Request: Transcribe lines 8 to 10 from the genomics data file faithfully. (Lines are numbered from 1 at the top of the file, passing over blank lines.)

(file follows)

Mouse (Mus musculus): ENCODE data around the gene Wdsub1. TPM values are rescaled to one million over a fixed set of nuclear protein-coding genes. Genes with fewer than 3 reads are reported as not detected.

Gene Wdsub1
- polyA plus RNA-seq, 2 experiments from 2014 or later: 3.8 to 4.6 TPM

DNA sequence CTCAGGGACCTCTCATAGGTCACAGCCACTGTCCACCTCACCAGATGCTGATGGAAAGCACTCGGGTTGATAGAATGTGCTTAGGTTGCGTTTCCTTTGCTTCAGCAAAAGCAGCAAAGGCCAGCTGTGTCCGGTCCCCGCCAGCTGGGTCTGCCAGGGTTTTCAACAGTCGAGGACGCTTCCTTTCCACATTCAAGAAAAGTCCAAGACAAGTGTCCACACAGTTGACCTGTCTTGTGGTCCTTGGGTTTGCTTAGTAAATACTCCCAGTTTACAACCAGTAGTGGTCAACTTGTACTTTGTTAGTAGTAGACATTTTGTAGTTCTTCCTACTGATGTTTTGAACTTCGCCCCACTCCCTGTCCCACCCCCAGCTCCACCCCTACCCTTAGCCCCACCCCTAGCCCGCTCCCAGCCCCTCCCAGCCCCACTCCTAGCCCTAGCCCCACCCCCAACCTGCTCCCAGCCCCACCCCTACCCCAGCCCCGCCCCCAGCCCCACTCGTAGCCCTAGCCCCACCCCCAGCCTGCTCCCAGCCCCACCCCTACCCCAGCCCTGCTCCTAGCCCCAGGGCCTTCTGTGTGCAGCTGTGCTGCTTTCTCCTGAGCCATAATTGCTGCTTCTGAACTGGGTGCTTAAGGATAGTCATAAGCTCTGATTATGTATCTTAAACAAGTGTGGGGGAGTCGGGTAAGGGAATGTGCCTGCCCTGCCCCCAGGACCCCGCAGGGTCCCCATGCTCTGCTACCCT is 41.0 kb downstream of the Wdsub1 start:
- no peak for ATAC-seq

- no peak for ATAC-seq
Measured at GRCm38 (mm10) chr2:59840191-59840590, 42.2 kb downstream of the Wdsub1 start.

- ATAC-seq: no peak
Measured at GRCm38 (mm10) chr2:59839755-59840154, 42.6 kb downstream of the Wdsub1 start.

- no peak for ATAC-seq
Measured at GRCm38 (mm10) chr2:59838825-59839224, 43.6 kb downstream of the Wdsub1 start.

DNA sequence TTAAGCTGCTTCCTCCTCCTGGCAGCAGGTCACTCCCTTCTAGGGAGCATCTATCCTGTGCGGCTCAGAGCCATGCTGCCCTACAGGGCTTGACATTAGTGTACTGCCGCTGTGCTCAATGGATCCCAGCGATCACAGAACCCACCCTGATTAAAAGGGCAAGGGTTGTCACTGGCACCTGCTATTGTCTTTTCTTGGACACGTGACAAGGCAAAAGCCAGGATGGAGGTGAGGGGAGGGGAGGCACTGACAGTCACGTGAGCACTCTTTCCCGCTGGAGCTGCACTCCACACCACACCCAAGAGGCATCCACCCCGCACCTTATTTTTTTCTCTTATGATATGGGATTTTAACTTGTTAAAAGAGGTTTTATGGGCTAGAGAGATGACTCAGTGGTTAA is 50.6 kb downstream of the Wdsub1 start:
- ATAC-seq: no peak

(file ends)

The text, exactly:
- ATAC-seq: no peak
Measured at GRCm38 (mm10) chr2:59839755-59840154, 42.6 kb downstream of the Wdsub1 start.

- no peak for ATAC-seq